A very different line shape is expected in the 3D0D tunnelling case as compared to the 1D-0D one. In 1D-0D tunnelling, as previously observed [3,4], the spectra show a steplike structure in the I-V characteristics. The alignment of the quantum box energy level EQB with the emitter Fermi energy E F as the voltage bias is increased induces the opening o f a c o n d u c t i n g channel. This channel will participate to the total current as long as EQB falls into the range of the Fermi sea, i.e. in the 1D case, until the voltage bias aligns EQB with the bottom of the 1D emitter subband. The (E) -1/2 dependence of the 1D emitter density of states cancels with the (E) 1/2 dependence of the electrons velocity so that the contribution of each conducting channel to the total current is constant, giving rise to the steplike observed behaviour (3, 4). A downward staircase due to the closing of the conducting channels is also observed [3, 4], if Coulomb repulsion inside the quantum box is relevant [6]. Let us consider now a 3D electrode. The qualitative behaviour of the I-V spectra can be quite easily described considering energy and momentum conservation in the different cases of the quantum box dimensionality [10]. In the quantum box case all the directions are quantized so that only the total energy is conserved: the current is thus maximal when EQB is aligned with E F and decreases with the increase of the voltage bias [10]. The behaviour of the 1D-0D and the 3D-0D tunnelling cases are thus strongly different. The shape of the resonance lines we observe in our experiments is appreciably different than that we measured in the deep etched structures [3,4] as clearly shown in figure 2. The three successive more pronounced lines above 0.54V exhibit a sharp current increase as the resonance sets in, followed b y a quite slow rounded decrease as the voltage bias increases. Our voltage resolution of 500~tV in these runs is good enough to characterize the shape of the line without any ambiguity. The lines width is about 6mV, the sharp increases of the current occurring in about 1.5mV, whereas the rounded slow decrease being about 5mV in width. The rounded shape for the resonance line as the voltage bias increases is also predicted by more realistic calculations of the IV spectra taking into account the temperature effects and quantum box levels width [11]. This behaviour is observed in almost all the lines measured i n our spectra, as shown e.g. in figure 2: the rounded shape of the features in the differential negative resistance region (0.6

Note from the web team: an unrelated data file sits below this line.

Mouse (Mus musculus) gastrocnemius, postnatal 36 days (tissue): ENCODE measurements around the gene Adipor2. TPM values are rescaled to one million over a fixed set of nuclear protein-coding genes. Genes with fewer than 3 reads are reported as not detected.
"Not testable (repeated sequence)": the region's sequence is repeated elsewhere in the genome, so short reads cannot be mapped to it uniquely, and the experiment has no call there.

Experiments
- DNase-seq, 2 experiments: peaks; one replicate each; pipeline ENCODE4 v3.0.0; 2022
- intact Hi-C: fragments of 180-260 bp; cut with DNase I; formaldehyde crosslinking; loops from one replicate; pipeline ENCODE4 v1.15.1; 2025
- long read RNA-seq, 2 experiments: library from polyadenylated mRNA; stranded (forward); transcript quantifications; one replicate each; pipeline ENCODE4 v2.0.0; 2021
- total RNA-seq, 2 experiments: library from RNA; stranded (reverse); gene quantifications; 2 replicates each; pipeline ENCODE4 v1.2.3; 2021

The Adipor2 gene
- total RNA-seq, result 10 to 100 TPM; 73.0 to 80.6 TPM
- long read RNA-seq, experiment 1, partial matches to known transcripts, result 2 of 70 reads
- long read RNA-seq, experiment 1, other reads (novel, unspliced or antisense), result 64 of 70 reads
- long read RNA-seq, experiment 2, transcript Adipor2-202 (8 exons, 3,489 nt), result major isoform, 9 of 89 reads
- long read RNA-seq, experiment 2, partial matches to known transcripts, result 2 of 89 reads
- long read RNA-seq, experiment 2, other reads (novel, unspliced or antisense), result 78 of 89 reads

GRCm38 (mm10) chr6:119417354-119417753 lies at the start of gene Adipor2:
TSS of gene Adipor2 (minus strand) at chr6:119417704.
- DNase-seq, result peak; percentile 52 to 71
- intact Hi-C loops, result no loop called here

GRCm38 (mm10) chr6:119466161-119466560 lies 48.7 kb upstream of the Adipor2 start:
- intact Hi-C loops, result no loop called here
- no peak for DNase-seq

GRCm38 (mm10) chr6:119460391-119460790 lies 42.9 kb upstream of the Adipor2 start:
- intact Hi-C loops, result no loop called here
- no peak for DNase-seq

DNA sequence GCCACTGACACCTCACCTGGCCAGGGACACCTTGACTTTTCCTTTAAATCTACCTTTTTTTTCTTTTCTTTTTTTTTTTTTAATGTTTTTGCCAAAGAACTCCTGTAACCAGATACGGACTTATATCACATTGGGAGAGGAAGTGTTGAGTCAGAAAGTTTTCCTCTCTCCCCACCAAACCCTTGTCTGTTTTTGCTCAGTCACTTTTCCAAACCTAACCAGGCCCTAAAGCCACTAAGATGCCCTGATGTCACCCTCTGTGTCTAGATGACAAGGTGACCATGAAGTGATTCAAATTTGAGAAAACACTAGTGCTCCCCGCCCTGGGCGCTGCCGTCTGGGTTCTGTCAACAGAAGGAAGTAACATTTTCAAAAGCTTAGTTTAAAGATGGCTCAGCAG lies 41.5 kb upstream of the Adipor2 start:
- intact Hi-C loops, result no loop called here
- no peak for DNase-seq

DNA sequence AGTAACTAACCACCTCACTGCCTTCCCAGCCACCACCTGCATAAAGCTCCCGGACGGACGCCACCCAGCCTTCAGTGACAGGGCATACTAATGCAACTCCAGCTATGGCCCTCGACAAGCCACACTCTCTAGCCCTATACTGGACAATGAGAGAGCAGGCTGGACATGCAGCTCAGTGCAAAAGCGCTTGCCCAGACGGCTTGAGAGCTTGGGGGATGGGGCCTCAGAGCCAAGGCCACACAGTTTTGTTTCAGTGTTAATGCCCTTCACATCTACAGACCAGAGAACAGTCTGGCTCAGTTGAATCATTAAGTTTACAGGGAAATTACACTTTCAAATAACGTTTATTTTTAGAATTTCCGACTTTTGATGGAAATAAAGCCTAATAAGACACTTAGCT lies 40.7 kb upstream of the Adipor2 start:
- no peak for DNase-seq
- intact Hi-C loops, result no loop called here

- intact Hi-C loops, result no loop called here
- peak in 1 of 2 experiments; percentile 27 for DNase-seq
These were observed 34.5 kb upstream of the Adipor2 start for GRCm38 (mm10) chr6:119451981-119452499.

closing of the higher energy quantum box levels conducting channels. In figure 3 we plot the relative intensity of the lines as a function of the quantum box radius for the first four quantum box energy levels. The relative intensity has been deduced from the experimental spectra as following. From each spectra we have extrapolate an average curve fitting the data without taking into account the resonance lines due to the tunnelling through the 0D states of the quantum box. This give a baseline which fits the main resonant broad peak described above for the figure 2. We subtract this baseline to the experimental data in order to get only the contribution of each resonance line to the current. Due to the quite low voltage step resolution for the s m a l l e s t m e a s u r e d device (R=50nm), some lines seems split in several sublines due in fact to some digital error. Thus, an average value of the current is taken to account for each level contribution. These values are reported in figure 3 for the first four lines.

160

..........

'A' ~='3'

' .......

/

140

/

& 120 ..~ 100

/ /

80 60

~ 4o 20

i. 0 []

. .I -

,

~ 100

200 300 Nominal Radius (nm)

n=2 n=I n=0

400

500